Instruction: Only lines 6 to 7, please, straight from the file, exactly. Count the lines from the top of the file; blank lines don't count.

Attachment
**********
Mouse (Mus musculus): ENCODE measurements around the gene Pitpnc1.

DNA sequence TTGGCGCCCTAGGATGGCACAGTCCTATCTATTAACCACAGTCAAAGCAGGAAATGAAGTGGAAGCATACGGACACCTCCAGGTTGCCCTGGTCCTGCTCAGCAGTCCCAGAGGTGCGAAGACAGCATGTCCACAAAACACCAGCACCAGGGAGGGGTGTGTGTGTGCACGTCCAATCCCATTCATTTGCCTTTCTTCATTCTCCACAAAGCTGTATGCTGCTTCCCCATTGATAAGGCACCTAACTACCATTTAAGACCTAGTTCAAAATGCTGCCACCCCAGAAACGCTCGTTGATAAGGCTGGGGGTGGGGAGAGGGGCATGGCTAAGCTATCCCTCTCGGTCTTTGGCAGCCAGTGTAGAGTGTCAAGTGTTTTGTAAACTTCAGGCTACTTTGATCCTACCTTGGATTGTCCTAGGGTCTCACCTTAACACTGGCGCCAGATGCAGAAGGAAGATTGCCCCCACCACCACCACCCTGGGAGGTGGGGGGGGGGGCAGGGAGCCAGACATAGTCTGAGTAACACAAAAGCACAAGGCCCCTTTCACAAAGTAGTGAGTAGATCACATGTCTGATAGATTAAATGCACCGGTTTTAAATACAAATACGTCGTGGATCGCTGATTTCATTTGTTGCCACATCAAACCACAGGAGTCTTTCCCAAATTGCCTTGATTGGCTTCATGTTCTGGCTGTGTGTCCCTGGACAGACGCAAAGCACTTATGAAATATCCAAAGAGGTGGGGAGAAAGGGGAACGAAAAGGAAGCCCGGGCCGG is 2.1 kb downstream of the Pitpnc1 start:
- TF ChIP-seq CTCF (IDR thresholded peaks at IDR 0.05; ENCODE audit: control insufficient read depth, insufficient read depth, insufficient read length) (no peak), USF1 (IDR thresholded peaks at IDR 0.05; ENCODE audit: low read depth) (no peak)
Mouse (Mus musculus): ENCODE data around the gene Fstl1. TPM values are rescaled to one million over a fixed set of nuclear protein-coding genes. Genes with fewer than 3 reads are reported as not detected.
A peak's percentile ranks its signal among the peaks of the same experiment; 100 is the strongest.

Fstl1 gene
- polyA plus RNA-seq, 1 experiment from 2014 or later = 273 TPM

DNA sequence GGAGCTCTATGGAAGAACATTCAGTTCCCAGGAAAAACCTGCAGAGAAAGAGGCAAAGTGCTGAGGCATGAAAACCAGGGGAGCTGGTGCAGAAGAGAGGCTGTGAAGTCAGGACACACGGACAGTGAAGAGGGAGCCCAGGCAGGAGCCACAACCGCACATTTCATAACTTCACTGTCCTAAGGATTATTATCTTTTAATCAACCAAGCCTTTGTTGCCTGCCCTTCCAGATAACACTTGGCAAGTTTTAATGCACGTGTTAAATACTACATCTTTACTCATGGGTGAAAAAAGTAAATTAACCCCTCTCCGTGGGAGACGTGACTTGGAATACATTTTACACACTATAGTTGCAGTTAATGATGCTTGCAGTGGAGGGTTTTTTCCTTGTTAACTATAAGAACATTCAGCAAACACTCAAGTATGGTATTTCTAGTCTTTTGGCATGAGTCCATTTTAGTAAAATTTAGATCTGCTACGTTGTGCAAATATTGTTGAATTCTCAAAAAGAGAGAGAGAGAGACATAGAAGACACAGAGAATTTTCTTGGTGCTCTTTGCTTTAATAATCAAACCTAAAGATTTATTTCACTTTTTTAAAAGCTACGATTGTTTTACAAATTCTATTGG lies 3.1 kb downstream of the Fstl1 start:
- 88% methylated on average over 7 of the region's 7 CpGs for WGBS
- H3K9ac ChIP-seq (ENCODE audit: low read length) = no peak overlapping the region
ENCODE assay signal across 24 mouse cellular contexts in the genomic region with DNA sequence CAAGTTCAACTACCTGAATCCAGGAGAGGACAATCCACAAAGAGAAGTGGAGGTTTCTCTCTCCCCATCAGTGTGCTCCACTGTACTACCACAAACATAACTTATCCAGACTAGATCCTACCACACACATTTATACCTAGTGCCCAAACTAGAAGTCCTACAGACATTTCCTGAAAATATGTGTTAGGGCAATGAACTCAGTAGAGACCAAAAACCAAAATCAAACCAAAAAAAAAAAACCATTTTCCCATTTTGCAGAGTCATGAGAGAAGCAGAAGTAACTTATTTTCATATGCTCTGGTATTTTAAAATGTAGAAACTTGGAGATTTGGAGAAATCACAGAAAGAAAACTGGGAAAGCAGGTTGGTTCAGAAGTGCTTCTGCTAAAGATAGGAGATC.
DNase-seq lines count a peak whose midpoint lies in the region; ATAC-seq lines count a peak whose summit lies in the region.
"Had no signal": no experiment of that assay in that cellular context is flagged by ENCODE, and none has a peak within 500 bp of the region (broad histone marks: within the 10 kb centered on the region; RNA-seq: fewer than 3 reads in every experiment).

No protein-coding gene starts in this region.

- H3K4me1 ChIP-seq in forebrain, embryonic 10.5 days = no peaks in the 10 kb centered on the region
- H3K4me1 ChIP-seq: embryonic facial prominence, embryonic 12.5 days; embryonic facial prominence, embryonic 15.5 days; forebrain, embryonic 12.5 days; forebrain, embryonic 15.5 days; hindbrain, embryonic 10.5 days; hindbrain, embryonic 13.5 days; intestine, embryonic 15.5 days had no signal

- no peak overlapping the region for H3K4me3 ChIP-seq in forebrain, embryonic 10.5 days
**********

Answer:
Fstl1 gene
- polyA plus RNA-seq, 1 experiment from 2014 or later = 273 TPM